Three cop cars pull up to a rural Gothic Texas farmhouse where bodies lie inside and out draped in bloody sheets, an axe embedded in porch boards beside a trail of blood. Sheriff Dentler (James Gaylyn, "The Meg") and his deputy will gasp in horror at what they find in the basement. Twenty-four hours earlier, we see Wayne (Martin Henderson, "The Ring," "Smokin' Aces") lead his girlfriend Maxine (Mia Goth, "A Cure for Wellness," 2018's "Suspiria") along with Bobby-Lynne (Brittany Snow, the "Pitch Perfect" trilogy) and her boyfriend Jackson (Scott Mescudi, "Don't Look Up") out of a Houston strip club and into a panel van for a weekend in the country where they hope to become rich and famous making amateur porn in “X.”
Laura's Review: A
“The Texas Chainsaw Massacre” is one of the most influential horror movies in history, but rarely do its imitators even approach Tobe Hooper’s 1974 masterpiece. Writer/director/editor (with David Kashevaroff) Ti West’s (“The House of the Devil”) 1979 set homage is simply the best of its kind since Rob Zombie’s “The Devil’s Rejects.” From director of photography Eliot Rockett’s ("The Innkeepers") slavish shot recreations to West’s cheeky twists on the original, “X” is both a love letter to Hooper and its own contemplation on beauty, aging, and the fear of mortality. And while it offers genuine horror, “X” can be pretty funny too, a balancing act far too few are able to pull off.
Riding along in that panel van are producer Wayne’s filmmaker RJ (Owen Campbell, "Super Dark Times") and RJ’s girlfriend and boom operator Lorraine (Jenna Ortega, 2022's "Scream"). When that van pulls into a run down gas station, a chicken replacing TCM’s armadillo in the foreground, Wayne and Max head inside for supplies and talk of stardom while Bobby-Lynne suggests a more prurient angle for RJ to shoot Jackson pumping gas. But when Wayne goes to talk to the man he rented an old boarding house from, the ancient Howard (Stephen Ure) appears from the dingy interior brandishing a shotgun and even after he’s talked down, the old man remains hostile. Maxine notices an equally frail and elderly woman looking down at her from an upstairs window.
That elderly woman is Pearl (also Goth) and it’s soon apparent she is fixated on Maxine, following the young woman, then inviting her in for lemonade. Meanwhile RJ’s begun filming Bobby-Lynne and Jackson going at it and his girlfriend, dubbed ‘Church mouse’ by Wayne, is taking it all in with rapt attention. Back at the farmhouse, Howard isn’t pleased to note that extra empty glass on his kitchen table and all the pheromones in the air have turned his wife on big time, something he isn’t sure his heart can handle. (Just imagine if Hooper’s group of five youths had been subjected to that mummified woman in the attic coming on to grandpa…)
After watching Bobby-Lynne, then Maxine perform for the camera, RJ is taken aback when Lorraine says she wants in as well. ‘You can’t just change the movie halfway through,’ he protests, a sly tip from West that that is exactly what is about to happen. RJ, who of course is really upset over the idea of watching his girl have sex with another man, stomps off into the night, but before he takes off in their van, he’s met by Pearl wandering up the drive in a white nightie.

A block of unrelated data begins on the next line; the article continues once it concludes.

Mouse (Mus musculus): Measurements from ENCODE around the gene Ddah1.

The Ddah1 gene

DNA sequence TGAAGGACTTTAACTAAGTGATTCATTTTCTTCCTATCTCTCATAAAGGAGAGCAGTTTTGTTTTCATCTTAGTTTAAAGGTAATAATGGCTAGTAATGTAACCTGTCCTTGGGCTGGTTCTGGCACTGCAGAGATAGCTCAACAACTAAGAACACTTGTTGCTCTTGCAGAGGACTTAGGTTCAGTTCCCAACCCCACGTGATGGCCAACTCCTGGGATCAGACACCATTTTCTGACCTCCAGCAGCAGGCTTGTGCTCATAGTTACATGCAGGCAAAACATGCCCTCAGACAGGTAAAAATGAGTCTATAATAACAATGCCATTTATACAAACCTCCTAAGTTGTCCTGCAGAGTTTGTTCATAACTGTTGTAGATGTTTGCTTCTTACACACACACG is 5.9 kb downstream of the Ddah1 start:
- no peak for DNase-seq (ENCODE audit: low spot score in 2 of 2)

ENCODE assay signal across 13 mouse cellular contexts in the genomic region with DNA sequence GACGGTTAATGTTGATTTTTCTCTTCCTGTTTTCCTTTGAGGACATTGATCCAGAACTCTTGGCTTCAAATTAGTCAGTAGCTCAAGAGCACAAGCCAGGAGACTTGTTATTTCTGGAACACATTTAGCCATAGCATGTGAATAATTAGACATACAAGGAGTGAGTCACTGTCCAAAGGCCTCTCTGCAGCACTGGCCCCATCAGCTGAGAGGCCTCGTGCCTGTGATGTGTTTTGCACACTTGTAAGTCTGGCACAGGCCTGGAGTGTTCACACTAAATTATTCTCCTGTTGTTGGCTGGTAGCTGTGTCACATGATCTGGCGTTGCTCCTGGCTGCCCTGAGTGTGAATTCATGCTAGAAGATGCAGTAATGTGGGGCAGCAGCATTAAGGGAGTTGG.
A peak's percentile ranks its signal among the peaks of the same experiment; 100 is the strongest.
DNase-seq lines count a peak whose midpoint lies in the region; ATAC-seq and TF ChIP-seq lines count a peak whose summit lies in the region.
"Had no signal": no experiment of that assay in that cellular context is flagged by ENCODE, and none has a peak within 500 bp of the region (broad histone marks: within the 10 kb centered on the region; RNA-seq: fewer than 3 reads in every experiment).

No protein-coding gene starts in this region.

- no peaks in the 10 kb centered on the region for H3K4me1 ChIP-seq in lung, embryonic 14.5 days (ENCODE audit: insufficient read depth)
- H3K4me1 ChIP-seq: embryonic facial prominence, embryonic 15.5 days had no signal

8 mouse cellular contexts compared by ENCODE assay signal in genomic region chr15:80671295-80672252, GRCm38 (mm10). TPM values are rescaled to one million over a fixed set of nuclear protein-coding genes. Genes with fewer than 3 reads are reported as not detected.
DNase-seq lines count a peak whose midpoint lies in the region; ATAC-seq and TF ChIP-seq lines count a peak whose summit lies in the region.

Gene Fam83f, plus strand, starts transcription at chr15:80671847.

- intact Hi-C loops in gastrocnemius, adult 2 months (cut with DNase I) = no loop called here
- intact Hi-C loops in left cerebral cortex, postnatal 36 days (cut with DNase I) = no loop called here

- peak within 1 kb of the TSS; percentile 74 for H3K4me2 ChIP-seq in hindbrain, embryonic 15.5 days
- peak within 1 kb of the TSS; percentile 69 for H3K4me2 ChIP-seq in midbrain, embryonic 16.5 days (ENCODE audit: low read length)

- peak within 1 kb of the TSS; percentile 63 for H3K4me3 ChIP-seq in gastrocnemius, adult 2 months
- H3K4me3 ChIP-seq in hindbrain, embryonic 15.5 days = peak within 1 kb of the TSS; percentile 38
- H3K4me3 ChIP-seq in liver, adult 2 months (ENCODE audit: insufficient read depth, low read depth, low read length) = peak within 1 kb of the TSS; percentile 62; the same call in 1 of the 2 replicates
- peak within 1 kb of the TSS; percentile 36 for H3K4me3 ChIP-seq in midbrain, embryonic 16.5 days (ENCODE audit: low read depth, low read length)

Not only is this film a blast for genre fans, it is incredibly well crafted. From those low tracking shots and big sky framings reminiscent of TCM, to the recreation of 70’s era video for the porn shoot, to the effectively tense score by Tyler Bates and Chelsea Wolfe and perfectly curated soundtrack, “X” is – no lie – awards level caliber. There is a beautiful overhead drone shot of Maxine floating unawares in the pond as one big alligator makes a beeline towards her, West editing her exit from the water for peak anxiety. There’s a lovely moment where Snow picks up a guitar and sings Fleetwood Mac’s ‘Landslide,’ West using 70’s style split screen to show us Pearl brushing what’s left of her hair. Hair, makeup and costume all add to the overall effect, Bobby-Lynne’s yellow eye shadow, red halter romper and wooden platform heels not only defining the era, but establishing her as somewhat more sophisticated than Maxine with her garish blue shadow. Watch for West’s clever links to prior horror, from references to “Psycho,” which, like TCM, was loosely based on Ed Gein and featured a mummified old woman, to Pearl’s slow spinning dance, a callback to Leatherface’s, as is the film’s departing pickup truck, set to Chelsea Wolfe’s haunting cover of ‘Oui Oui Marie.’
Watch the televangelist (Simon Prast) on the farmhouse TV for a hint of a sequel. Definitely stick around through the end credits and be treated to a teaser for “Pearl,” a demented looking prequel. “X” is the most fun I’ve had at the movies so far this year.
Robin's Review: B+
A24 releases “X” in theaters on 3/18/22.